Server-Side Encryption with Customer-Managed Keys (SSE-C) on WEkEO Elasticity


This guide explains how to encrypt your objects server-side with SSE-C.

Server-side encryption is a way to protecting data at rest. SSE encrypts only the object data. Using server-side encryption with customer-provided encryption keys (SSE-C) allows to set your own keys for encryption. Server manages the encryption as it writes to disks and decryption when you access your objects. The only thing that you must manage is to provide your own encryption keys.

SSE-C is working as on the moment of uploading an object. Server uses the encryption key you provide to apply AES-256 encrytion to data and removes the encryption key from memory. To access the data again you must provide the same encryption key on the request. Server verifies whether provided key matches and then decrypts the object before returning the object data to you.


If you have not used aws before:

$ sudo apt install awscli


$ aws configure

AWS Access Key ID [None]: <your EC2 Access Key>
AWS Secret Access Key [None]: <your EC2 Secret Key>
Default region name [None]: <enter>
Default output format [None]: <enter>

SSE-C at a glance

  • Only HTTPS S3 rejects any requests made over HTTP using SSE-C.

  • If you send request erroneously using HTTP, for security you should discard the key and rotate as appropriate.

  • The ETag in the response is not the MD5 of the object data.

  • You are responsible for managing encryption keys and to which object they were used.

  • If bucket is versioning-enabled, each object version can have its own encryption key.


If you lose encryption key it means the object is also lost. Our servers do not store encryption keys, so it is not possible to access the data again without them.


To encrypt or decrypt objects in SSE-C mode the following headers are required:






Encryption algorithm. Must be set to AES256



256-bit base64-encoded encryption key used in the server-side encryption process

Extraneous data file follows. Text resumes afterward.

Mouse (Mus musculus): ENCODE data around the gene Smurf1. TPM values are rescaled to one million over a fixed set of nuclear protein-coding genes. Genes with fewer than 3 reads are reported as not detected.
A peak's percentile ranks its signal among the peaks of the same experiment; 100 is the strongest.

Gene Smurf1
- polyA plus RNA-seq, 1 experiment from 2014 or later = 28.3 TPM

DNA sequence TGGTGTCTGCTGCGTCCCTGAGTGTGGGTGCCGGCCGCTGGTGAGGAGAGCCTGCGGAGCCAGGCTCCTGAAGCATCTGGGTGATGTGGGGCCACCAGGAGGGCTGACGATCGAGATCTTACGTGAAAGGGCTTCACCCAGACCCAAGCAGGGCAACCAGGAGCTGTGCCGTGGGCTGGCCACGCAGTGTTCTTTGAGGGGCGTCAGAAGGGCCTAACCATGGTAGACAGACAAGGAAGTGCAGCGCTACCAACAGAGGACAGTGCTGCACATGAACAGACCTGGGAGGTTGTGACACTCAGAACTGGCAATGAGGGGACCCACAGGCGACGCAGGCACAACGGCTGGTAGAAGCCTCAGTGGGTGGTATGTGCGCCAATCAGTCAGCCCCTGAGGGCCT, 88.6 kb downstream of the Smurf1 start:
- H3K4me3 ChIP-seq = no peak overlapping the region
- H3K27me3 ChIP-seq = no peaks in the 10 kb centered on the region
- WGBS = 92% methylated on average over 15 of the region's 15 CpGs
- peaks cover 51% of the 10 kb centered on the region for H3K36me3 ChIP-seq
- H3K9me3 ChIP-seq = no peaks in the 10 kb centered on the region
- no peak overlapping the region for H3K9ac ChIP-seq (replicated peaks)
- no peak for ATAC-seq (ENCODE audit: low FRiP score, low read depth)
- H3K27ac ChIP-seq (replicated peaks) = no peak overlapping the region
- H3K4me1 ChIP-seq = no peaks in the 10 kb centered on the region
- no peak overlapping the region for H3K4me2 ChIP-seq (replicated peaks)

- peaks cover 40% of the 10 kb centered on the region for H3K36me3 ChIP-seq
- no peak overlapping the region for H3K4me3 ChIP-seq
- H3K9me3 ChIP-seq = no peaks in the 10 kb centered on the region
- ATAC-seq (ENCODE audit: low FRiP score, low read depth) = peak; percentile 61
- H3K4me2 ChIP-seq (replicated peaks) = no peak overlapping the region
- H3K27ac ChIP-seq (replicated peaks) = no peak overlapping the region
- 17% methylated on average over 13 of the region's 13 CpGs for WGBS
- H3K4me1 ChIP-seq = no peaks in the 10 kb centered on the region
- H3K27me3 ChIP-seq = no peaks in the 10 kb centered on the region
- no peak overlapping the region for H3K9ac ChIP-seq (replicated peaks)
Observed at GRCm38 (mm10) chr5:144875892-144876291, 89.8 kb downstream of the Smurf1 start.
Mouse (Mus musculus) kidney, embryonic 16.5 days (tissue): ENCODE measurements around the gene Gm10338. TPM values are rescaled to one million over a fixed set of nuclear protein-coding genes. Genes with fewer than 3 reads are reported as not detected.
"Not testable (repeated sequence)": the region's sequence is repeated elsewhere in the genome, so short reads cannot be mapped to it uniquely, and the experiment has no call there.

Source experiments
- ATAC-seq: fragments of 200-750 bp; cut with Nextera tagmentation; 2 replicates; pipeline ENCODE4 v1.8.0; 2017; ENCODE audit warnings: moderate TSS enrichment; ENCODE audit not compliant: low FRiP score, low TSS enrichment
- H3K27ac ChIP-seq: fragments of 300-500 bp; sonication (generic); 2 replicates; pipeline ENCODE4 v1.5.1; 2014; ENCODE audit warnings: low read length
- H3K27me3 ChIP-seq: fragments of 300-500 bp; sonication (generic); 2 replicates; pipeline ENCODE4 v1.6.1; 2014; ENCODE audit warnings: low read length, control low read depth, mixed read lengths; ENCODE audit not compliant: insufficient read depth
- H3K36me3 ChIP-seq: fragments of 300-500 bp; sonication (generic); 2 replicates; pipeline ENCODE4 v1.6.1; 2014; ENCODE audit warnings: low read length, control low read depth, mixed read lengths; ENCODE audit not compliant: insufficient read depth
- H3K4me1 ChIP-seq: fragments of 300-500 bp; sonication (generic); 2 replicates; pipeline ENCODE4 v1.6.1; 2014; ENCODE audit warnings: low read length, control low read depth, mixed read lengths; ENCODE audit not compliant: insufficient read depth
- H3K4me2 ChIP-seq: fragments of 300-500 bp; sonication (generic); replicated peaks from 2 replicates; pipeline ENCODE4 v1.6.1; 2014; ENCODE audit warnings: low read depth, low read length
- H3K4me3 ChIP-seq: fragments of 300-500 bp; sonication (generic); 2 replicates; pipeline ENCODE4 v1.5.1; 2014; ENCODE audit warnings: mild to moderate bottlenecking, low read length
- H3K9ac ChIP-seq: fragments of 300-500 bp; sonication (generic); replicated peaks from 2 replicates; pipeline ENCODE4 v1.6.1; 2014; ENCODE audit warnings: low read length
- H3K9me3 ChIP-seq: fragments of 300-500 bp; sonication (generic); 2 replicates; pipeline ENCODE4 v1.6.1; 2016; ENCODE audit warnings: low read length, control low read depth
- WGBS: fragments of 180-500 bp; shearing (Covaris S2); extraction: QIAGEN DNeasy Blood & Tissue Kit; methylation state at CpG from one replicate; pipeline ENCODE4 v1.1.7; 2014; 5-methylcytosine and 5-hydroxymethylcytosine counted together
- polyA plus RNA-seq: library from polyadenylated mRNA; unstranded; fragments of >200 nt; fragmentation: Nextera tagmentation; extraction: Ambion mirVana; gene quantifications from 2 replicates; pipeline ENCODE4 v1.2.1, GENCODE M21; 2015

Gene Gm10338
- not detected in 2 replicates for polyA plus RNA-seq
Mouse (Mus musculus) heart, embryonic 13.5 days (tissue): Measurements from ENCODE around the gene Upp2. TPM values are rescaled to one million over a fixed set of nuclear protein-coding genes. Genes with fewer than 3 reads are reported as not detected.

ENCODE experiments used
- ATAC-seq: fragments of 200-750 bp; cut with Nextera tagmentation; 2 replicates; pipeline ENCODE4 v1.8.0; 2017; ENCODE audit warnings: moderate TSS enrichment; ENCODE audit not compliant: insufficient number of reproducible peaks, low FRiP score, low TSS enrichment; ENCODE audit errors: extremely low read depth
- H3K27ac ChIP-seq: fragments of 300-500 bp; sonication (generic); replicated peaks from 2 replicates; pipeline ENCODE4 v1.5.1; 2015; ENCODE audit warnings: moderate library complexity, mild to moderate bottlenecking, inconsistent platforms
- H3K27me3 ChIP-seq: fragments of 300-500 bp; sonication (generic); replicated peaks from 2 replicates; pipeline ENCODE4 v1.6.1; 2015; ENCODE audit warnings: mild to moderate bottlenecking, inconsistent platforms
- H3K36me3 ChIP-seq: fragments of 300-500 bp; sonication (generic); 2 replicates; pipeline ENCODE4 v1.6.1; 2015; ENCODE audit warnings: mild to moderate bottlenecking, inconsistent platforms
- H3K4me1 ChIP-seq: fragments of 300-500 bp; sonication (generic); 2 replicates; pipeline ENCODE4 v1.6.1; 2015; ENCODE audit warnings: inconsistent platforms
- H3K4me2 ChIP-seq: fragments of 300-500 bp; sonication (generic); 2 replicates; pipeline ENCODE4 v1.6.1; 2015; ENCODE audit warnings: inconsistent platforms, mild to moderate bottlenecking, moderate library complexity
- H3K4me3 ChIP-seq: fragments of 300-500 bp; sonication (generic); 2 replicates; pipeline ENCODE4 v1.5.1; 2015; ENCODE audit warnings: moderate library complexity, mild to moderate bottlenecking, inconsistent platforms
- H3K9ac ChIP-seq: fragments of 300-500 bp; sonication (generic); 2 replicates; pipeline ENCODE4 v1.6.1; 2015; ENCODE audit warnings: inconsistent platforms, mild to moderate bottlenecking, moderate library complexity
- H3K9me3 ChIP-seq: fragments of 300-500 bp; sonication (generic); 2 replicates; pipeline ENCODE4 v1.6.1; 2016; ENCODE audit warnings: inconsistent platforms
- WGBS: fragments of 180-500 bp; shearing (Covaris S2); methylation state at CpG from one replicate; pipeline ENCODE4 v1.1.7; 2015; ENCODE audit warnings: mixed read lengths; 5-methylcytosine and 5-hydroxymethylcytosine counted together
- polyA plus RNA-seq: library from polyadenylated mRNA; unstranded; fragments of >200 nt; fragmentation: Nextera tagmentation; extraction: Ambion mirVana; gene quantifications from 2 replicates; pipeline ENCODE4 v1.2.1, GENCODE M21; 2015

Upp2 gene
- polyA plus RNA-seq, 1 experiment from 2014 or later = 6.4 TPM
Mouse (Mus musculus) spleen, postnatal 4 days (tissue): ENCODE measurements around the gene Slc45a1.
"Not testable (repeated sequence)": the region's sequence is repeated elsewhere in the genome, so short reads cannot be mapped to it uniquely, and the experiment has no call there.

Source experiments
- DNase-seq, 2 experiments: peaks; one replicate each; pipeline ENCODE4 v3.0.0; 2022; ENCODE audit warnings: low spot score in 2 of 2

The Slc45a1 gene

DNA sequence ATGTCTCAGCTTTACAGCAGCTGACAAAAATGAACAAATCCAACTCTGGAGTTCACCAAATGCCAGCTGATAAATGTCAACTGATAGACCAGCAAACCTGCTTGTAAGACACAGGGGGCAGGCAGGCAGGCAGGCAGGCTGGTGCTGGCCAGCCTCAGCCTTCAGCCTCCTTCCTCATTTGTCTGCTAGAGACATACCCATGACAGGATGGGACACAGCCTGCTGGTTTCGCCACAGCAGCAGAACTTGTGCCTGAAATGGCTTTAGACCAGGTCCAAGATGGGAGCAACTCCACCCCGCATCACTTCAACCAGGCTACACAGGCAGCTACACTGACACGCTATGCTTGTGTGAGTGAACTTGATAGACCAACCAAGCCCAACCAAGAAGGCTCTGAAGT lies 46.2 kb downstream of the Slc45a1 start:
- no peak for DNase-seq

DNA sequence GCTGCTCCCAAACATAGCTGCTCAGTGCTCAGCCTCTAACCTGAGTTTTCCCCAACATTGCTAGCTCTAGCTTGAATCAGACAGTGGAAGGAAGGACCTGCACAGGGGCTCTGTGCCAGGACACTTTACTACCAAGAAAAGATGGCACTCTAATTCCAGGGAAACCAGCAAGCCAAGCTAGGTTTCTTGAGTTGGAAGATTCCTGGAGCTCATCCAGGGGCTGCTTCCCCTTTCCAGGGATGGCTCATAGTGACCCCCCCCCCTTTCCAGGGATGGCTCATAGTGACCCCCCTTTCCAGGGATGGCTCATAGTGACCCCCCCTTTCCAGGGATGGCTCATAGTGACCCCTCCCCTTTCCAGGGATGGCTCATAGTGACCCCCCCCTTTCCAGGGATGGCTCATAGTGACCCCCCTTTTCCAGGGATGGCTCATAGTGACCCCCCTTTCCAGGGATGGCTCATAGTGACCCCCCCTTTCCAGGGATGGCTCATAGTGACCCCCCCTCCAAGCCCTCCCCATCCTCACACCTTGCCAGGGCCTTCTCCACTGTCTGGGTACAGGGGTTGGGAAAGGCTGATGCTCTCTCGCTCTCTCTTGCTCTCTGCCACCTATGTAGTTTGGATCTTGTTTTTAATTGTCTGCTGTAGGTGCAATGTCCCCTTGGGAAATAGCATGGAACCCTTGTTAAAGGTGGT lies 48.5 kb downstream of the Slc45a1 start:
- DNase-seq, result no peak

base64-encoded 128-bit MD5 digest of the encryption key according to RFC 1321. It is used to ensure that the encryption has not been corrupted during transport and encoding process.


MD5 digest of the key before base64 encoding.

Headers apply to the following API operations:

  • PutObject

  • PostObject

  • CopyObject (to target objects)

  • HeadObject

  • GetObject

  • InitiateMultipartUpload

  • UploadPart

  • UploadPart-Copy (to target parts)

Example No 1 Generate header values

key=$(echo -n $secret | base64)
keymd5=$(echo -n $secret | openssl dgst -md5 -binary | base64)


openssl rand 32 > sse-c.key
key=$(cat sse-c.key | base64)
keymd5=$(cat sse-c.key | openssl dgst -md5 -binary | base64)

Example No 2 aws-cli (s3api)

Upload an object with SSE-C encryption enabled

aws s3api put-object \
  --bucket bucket-name --key object-name \
  --body contents.txt \
  --sse-customer-algorithm AES256 \
  --sse-customer-key $key \
  --sse-customer-key-md5 $keymd5 \

Example No 3 aws-cli (s3)

aws s3 cp file.txt s3://bucket-name/ \
  --sse-c-key $secret \
  --sse-c AES256 \

Example No 4 aws-cli (s3 blob)

aws s3 cp file.txt s3://bucket/ \
--sse-c-key fileb://sse-c.key \
--sse-c AES256 \


At the moment s3cmd does not support SSE-C encryption.

Downloading the encrypted object

aws s3api get-object <file_name> --bucket <bucket_name> \
 --key <object_key> \
 --sse-customer-key $secret \
 --sse-customer-algorithm AES256 \


aws s3api get-object <file_name> --bucket <bucket_name> \
 --key <object_key> \
 --sse-customer-key fileb://<key_name> \
 --sse-customer-algorithm AES256 \